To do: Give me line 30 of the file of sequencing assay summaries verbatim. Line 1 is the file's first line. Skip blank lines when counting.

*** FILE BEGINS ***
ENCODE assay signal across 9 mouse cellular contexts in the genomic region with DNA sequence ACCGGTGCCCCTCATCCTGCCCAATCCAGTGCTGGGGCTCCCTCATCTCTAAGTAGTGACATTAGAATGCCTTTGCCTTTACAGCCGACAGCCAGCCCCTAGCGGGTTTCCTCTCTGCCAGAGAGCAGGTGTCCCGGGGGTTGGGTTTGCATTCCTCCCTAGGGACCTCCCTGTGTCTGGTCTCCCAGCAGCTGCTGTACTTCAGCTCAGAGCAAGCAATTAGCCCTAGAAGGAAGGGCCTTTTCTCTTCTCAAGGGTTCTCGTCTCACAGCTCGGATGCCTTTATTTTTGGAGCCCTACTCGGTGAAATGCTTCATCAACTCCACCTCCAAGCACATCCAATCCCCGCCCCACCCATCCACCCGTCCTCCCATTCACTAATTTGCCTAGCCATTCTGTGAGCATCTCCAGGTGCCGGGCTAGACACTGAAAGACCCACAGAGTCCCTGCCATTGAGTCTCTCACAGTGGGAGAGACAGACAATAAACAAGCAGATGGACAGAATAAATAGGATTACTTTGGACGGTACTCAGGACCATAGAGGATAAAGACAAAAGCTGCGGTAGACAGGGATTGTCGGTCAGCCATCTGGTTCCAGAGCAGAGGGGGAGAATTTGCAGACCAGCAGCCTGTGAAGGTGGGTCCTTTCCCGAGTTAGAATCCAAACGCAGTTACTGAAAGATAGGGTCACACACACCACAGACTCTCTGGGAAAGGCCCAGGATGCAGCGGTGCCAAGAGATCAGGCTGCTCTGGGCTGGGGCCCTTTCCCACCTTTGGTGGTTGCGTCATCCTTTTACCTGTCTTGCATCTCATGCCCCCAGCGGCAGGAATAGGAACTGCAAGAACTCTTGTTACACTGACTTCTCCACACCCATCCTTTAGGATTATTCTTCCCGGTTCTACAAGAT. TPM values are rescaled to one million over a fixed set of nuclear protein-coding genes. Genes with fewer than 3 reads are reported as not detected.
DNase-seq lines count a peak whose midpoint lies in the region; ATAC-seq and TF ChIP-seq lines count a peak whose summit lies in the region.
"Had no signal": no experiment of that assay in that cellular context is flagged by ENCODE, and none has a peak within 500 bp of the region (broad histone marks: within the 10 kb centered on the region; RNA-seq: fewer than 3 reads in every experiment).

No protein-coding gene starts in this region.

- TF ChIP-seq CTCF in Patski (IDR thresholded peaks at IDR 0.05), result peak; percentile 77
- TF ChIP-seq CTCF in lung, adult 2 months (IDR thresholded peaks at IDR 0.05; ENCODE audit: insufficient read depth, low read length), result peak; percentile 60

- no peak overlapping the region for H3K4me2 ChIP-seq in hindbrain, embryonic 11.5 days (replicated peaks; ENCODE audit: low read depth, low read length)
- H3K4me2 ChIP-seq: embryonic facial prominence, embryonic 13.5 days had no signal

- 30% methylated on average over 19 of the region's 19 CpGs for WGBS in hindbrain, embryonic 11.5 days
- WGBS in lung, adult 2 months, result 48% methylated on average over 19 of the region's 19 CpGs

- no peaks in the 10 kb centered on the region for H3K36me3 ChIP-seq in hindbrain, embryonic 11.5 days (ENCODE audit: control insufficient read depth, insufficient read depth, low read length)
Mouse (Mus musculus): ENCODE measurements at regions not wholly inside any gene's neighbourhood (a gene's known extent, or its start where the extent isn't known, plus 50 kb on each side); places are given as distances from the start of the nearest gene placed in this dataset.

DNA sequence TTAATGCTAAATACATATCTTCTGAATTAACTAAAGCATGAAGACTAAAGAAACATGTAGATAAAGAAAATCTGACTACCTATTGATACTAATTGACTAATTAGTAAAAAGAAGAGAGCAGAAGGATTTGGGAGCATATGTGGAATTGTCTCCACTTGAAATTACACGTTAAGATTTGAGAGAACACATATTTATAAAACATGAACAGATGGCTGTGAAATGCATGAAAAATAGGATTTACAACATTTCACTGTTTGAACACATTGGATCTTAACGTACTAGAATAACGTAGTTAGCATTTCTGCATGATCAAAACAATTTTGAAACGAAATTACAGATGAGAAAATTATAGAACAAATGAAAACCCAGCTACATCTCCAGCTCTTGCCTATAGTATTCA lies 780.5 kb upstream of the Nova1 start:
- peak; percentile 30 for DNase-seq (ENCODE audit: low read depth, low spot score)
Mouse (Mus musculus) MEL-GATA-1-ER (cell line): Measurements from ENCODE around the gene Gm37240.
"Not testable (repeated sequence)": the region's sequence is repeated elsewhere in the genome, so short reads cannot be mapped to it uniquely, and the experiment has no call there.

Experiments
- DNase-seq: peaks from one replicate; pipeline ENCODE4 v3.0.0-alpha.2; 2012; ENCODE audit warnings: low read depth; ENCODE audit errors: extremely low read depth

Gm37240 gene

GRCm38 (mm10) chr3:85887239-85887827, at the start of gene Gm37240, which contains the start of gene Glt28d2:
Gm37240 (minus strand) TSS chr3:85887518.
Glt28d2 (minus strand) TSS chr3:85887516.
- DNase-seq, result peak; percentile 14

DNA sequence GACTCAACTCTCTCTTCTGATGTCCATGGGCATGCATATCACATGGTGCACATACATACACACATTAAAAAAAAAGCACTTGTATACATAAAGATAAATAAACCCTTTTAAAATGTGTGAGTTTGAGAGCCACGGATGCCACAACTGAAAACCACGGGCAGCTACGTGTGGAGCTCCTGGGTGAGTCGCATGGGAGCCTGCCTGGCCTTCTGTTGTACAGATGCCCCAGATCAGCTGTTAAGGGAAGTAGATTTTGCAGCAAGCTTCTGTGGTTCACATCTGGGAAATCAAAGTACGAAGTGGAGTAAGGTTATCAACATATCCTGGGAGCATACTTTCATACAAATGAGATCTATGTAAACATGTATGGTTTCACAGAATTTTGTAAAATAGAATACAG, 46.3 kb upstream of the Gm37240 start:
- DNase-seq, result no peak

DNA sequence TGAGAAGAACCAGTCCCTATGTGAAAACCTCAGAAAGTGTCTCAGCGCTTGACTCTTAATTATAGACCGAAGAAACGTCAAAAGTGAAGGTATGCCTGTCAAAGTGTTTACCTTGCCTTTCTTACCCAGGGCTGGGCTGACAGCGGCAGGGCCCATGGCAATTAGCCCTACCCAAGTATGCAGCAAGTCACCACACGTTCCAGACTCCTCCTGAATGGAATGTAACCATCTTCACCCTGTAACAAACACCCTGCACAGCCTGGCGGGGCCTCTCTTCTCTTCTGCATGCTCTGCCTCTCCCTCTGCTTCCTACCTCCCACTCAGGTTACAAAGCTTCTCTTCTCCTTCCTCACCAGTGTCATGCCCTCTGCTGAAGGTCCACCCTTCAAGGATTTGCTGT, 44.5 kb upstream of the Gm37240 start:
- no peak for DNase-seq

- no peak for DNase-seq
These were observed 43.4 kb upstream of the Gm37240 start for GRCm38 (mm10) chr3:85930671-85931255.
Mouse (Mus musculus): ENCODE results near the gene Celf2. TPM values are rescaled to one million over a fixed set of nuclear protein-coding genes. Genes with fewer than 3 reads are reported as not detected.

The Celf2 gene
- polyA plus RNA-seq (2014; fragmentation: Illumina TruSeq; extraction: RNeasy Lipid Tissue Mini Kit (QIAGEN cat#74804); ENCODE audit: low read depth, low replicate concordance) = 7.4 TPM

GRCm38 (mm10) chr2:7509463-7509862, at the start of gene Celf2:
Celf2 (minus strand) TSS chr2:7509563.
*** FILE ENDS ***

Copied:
Mouse (Mus musculus): ENCODE results near the gene Celf2. TPM values are rescaled to one million over a fixed set of nuclear protein-coding genes. Genes with fewer than 3 reads are reported as not detected.